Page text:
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Just now, t.ryan said:

The British 1907 bayonet and the Australian 1907 bayonet are the same, only the markings on them are different, as are the SMLE 303 calibre rifles they fit. Our soldiers were all in battle together so bayonets and rifles could have got mixed sometimes.

If you are going to collect bayonets I would suggest you buy a few bayonet books and also look bayonets up on the internet, you will find plenty of information there including what all the marks on bayonets actually represent. Just search "British Pattern 1907 Bayonet Markings" and you will get a wealth of information.

 Happy collecting.

Thanks

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M 58 is the WW2 manufacturers code for Jabez Cliff & Co Ltd, this, along with the W stamped, suggests that during a refurbishment the scabbard had at least the leather replaced.

 

Dave.

 

A useful source for bayonet markings is here….http://oldmilitarymarkings.com/brit_bayo.html

Edited by Dave66
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5 hours ago, Dave66 said:

M 58 is the WW2 manufacturers code for Jabez Cliff & Co Ltd, this, along with the W stamped, suggests that during a refurbishment the scabbard had at least the leather replaced.

 

Dave.

 

A useful source for bayonet markings is here….http://oldmilitarymarkings.com/brit_bayo.html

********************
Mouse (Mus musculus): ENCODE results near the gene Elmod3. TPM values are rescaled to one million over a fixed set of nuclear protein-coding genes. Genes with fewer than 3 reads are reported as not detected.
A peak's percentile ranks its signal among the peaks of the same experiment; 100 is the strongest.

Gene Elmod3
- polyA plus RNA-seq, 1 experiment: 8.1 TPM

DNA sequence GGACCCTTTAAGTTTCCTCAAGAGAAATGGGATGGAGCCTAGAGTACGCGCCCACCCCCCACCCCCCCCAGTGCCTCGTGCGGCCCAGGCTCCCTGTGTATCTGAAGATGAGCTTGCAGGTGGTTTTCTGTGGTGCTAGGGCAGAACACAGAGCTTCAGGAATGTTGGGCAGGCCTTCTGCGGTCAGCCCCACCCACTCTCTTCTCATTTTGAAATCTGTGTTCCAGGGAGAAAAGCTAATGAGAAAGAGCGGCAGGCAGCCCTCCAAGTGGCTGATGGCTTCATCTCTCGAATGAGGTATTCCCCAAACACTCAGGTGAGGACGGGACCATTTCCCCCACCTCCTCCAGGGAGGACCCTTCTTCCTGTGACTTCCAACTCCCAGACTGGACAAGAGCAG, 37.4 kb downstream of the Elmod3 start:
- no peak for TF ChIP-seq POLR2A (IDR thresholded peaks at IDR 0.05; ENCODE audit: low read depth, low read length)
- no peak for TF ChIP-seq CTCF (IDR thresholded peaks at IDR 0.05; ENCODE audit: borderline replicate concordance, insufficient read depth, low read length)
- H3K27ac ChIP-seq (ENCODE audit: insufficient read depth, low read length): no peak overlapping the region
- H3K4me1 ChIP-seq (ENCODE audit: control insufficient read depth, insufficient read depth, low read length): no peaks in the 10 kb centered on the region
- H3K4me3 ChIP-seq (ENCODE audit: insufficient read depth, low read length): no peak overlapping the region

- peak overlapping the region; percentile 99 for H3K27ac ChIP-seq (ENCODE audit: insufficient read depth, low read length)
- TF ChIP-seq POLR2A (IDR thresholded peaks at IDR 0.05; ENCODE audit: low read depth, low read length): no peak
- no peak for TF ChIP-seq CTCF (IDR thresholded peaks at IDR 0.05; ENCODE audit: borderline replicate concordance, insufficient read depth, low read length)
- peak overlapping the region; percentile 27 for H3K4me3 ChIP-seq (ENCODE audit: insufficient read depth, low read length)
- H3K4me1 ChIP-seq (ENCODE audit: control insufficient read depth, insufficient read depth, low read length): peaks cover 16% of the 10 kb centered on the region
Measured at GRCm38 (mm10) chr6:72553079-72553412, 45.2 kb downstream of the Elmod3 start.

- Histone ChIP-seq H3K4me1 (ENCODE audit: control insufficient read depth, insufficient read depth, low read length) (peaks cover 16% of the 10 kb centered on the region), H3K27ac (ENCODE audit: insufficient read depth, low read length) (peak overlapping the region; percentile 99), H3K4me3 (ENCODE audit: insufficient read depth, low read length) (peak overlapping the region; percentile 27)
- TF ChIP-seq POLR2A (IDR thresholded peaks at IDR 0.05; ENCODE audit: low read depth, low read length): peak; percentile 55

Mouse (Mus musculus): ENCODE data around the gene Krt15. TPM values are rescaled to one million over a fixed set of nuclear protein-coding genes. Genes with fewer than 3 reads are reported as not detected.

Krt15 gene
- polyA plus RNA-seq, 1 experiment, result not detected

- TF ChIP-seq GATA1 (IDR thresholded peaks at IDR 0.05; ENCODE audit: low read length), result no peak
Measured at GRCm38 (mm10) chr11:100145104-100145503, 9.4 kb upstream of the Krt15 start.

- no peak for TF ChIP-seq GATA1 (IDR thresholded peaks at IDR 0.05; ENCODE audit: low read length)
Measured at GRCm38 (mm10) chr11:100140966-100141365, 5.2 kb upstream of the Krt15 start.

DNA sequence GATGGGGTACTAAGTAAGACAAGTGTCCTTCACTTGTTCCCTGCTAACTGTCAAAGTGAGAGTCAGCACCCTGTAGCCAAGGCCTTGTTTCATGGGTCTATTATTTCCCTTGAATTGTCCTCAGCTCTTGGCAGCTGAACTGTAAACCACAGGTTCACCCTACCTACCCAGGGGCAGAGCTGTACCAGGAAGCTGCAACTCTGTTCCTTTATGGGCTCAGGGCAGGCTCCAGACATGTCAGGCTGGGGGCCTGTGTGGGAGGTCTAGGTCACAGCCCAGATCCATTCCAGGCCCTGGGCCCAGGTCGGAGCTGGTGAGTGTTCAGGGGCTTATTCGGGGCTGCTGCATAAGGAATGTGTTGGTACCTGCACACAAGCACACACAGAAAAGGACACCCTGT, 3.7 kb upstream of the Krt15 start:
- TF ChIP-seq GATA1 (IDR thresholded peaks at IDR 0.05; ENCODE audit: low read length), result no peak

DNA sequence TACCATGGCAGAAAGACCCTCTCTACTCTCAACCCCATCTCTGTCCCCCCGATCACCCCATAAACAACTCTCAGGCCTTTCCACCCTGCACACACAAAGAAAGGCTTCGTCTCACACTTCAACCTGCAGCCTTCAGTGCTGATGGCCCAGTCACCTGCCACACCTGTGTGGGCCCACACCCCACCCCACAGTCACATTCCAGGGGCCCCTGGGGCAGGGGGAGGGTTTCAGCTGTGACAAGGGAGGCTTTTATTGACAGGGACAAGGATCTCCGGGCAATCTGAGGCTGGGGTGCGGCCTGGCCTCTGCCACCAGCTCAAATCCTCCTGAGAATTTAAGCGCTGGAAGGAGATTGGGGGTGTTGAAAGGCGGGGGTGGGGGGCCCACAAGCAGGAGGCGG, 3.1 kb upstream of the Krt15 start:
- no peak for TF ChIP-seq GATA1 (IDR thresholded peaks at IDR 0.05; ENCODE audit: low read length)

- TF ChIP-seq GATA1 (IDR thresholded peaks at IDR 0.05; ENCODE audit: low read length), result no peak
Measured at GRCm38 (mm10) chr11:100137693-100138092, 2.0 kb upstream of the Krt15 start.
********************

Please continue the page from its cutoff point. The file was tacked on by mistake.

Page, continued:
So my scabbard is ww2, but my bayonet is ww1?

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21 minutes ago, MA57 said:

So my scabbard is ww2, but my bayonet is ww1?

The leather part of the scabbard is WWII, but the locket (top part) is WWI. It’s entirely normal for parts to get mixed up like this in refurbishment programs.

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Just now, peregrinvs said:

The leather part of the scabbard is WWII, but the locket (top part) is WWI. It’s entirely normal for parts to get mixed up like this in refurbishment programs.

Ok thanks

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14 minutes ago, peregrinvs said:

The leather part of the scabbard is WWII, but the locket (top part) is WWI. It’s entirely normal for parts to get mixed up like this in refurbishment programs.

Would you happen to know what this marking means?

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It’s an inspection stamp. The ‘E’ may stand for Enfield.